Snap Pride lenses

'Deeply Concerned' Snap Locks Trump's Account; Twitch, Shopify Follow Suit

Snap has followed other social media companies in locking President Trump's account after a violent mob stormed the U.S. Capitol on Wednesday, fueled by his rhetoric amplified on social media.

Snap is "deeply concerned about the dangerous rhetoric from President Trump," a company spokesman said in an email on Thursday. "We will not promote this account which spreads hate and incites violence."

Instagram and Facebook will block the president at least until the end of his term, CEO Mark Zuckerberg said in a post Thursday. Twitter has also blocked Trump, but on Thursday said it would restore his account following the deletion of three tweets that led to his temporary suspension.

"The shocking events of the last 24 hours clearly demonstrate that President Donald Trump intends to use his remaining time in office to undermine the peaceful and lawful transition of power to his elected successor, Joe Biden," Zuckerberg said. "We believe the risks of allowing the president to continue to use our service during this period are simply too great."

On Wednesday Facebook, Twitter and YouTube took down a video in which Trump addresses supporters of the mob that led the most violent invasion of the Capitol since British troops burned it in 1812. The companies said at the time that the video repeated false claims about the election.

Twitch and Shopify followed suit on Thursday. The Amazon-owned video-streaming company disabled Trump's Twitch account Thursday, saying in a statement that "the President's incendiary rhetoric, we believe this is a necessary step to protect our community and prevent Twitch from being used to incite further violence." Shopify removed at least two accounts selling Trump paraphernalia and told Techcrunch that Trump's actions Wednesday "violate our Acceptable Use Policy, which prohibits promotion or support of organizations, platforms or people that threaten or condone violence to further a cause."

Social media has provided Trump a megaphone since his election. He has more than 33 million followers on Twitter, where he has often repeated false claims and rallied his base.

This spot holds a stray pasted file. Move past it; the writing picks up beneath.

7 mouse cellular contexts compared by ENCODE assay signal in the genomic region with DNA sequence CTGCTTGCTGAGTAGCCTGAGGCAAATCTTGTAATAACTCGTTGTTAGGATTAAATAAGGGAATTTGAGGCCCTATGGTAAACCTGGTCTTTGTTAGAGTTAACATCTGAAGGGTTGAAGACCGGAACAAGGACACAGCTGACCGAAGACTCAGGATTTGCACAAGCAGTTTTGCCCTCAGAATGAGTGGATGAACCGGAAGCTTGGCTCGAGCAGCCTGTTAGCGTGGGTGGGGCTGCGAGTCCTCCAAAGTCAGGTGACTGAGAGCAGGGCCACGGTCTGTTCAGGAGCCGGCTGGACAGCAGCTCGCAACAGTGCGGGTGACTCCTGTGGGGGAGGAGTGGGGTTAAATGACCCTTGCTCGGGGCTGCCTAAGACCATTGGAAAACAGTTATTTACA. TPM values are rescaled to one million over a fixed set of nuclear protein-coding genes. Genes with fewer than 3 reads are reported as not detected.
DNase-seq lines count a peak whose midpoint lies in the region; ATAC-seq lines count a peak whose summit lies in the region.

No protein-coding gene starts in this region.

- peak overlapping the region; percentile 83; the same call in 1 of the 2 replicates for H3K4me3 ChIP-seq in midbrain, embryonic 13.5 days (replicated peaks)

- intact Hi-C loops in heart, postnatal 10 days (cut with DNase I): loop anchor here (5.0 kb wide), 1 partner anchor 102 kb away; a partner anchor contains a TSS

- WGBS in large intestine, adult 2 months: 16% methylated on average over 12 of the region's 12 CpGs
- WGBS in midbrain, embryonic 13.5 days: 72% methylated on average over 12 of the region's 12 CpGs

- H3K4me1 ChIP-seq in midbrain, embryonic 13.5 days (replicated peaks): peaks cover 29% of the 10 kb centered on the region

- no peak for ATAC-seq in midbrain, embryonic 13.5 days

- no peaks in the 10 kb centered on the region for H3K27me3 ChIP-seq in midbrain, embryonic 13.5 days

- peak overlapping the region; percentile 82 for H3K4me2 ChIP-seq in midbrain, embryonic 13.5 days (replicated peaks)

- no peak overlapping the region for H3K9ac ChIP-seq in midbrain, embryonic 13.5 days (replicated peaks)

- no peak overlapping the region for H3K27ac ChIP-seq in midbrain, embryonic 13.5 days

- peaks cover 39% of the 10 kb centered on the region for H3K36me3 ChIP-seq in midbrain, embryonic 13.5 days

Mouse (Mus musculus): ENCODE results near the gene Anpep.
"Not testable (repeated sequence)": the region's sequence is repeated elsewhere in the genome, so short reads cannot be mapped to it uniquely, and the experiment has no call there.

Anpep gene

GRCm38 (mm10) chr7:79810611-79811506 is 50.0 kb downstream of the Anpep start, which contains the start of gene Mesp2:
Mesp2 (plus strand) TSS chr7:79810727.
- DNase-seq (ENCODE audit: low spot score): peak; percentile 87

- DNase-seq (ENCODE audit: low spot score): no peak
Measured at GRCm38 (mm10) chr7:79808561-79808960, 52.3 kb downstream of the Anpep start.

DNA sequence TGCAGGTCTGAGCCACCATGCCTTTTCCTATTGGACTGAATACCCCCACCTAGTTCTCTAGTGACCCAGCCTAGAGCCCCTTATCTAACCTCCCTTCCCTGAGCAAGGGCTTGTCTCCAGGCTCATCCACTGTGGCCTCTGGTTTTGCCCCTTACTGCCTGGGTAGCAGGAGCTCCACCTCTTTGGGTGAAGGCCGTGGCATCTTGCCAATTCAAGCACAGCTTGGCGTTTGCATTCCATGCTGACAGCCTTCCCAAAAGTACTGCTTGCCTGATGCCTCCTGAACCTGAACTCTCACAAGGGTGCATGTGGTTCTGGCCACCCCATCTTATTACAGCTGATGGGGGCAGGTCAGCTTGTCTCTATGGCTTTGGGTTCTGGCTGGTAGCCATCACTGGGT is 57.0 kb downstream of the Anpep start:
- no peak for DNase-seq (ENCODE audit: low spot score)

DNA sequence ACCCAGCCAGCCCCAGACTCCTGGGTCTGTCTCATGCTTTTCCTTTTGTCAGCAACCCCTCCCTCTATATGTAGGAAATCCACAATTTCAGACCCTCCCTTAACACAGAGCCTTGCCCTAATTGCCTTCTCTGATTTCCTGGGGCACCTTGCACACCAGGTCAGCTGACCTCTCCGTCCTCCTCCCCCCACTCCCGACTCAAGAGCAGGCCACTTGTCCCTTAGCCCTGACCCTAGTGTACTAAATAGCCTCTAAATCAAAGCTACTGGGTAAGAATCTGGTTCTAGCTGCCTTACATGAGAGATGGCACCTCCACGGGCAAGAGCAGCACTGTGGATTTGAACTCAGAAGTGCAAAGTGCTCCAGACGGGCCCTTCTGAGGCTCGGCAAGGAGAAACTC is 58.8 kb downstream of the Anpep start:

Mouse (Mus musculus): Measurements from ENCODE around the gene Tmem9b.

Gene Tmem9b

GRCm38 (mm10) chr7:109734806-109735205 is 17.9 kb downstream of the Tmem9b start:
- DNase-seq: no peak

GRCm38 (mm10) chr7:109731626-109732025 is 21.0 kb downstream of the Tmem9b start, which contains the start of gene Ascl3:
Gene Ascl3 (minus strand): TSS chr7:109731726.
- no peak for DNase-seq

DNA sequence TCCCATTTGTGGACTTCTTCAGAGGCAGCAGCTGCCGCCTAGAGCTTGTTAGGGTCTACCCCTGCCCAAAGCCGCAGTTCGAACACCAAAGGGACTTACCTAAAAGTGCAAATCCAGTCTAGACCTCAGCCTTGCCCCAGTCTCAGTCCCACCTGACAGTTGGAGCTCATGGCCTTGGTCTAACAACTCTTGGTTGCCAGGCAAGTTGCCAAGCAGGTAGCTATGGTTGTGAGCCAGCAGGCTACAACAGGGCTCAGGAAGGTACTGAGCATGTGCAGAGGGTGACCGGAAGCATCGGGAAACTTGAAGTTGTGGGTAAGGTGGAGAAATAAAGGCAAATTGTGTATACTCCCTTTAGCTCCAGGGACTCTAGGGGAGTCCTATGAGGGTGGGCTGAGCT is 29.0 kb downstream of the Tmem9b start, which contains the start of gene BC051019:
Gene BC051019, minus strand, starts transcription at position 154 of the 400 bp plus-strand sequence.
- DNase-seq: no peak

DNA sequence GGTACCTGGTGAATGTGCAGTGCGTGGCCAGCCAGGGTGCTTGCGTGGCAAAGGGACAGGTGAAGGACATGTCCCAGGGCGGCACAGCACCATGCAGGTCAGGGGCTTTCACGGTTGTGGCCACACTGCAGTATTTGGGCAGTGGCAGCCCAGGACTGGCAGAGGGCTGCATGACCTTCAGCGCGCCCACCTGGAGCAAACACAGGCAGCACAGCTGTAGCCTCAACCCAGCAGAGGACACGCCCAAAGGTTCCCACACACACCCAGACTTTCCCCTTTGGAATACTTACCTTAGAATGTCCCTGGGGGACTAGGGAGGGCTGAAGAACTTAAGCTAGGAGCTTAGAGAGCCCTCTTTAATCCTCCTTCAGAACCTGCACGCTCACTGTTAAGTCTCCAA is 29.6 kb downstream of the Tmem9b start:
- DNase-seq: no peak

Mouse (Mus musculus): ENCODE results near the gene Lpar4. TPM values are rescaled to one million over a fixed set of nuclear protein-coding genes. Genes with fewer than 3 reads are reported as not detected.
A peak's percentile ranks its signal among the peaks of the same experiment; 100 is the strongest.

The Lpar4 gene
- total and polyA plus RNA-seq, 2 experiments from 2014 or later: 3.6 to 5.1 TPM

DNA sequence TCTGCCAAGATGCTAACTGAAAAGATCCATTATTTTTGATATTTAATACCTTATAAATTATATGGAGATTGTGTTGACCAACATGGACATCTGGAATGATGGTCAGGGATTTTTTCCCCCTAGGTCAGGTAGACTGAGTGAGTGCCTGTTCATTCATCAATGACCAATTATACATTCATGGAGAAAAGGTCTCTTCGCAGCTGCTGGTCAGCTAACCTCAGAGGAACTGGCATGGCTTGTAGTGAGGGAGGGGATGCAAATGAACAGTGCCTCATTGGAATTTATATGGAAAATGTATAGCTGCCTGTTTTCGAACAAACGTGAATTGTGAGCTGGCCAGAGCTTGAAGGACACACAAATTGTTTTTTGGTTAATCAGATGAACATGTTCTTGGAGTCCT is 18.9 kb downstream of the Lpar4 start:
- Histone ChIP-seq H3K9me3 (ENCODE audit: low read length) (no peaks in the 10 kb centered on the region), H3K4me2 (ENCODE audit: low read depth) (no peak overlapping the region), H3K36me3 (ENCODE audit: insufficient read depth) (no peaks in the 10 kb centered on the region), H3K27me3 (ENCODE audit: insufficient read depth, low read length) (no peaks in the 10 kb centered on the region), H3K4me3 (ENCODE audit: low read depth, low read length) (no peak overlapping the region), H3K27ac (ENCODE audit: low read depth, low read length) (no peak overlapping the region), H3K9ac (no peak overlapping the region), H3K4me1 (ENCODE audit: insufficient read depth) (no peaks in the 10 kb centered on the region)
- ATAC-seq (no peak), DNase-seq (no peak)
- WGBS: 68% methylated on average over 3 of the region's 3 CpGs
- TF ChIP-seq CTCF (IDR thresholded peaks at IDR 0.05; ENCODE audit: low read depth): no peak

Although Snap is better known for short videos shared between friends, as it has grown it has become a larger space for political speech. In June, Snap stopped promoting President Trump's account on its Discover platform, a section of the Snapchat app where users watch content curated by the company.

At the time, Snap said, "We will not amplify voices who incite racial violence and injustice by giving them free promotion on Discover."

In the wake of Wednesday's events, Snap representatives argued that Snapchat's peer-to-peer model helps "protect against the spread of misinformation and harmful viral content." This model stands in contrast to the one-to-many broadcast model of most other social media platforms.

As larger platforms including Twitter and Facebook have cracked down on misinformation around election fraud, new platforms that cater to right-wing users like Parler and Gab, for instance, have popped up. Both were reportedly used to help fuel Wednesday's riot at the Capitol.

This story has been updated to include responses from other social media platforms.

Subscribe to our newsletter to catch every headline.

NFTs (non-fungible tokens) are a novel form of ownership that could rejigger the financial landscape for creators. Even if the market for some of them proves frothy, this blockchain-based technology presents a unique way for artists to make money and engage their fans. With experimentation already underway, the gates are open for them to do what they do best: get creative.

Read more Show less
Sam Blake

Sam primarily covers entertainment and media for dot.LA. Previously he was Marjorie Deane Fellow at The Economist, where he wrote for the business and finance sections of the print edition. He has also worked at the XPRIZE Foundation, U.S. Government Accountability Office, KCRW, and MLB Advanced Media (now Disney Streaming Services). He holds an MBA from UCLA Anderson, an MPP from UCLA Luskin and a BA in History from University of Michigan. Email him at samblake@dot.LA and find him on Twitter @hisamblake

Culver City-based Maestro, a platform used by pop star Billie Eilish and other entertainers to stream their performances, has landed $15 million in a Series B round.

It was backed by industry heavyweights from Sony Music Entertainment to Twitch's co-founder Kevin Lin, who are eying digital concerts and live streamed shopping as future revenue hot spots.

Read more Show less
Francesca Billington

Francesca Billington is dot.LA's editorial fellow. She's previously reported for KCRW, the Santa Monica Daily Press and local publications in New Jersey. Before joining dot.LA, she served as a communications fellow at an environmental science research center in Sri Lanka. She graduated from Princeton in 2019 with a degree in anthropology.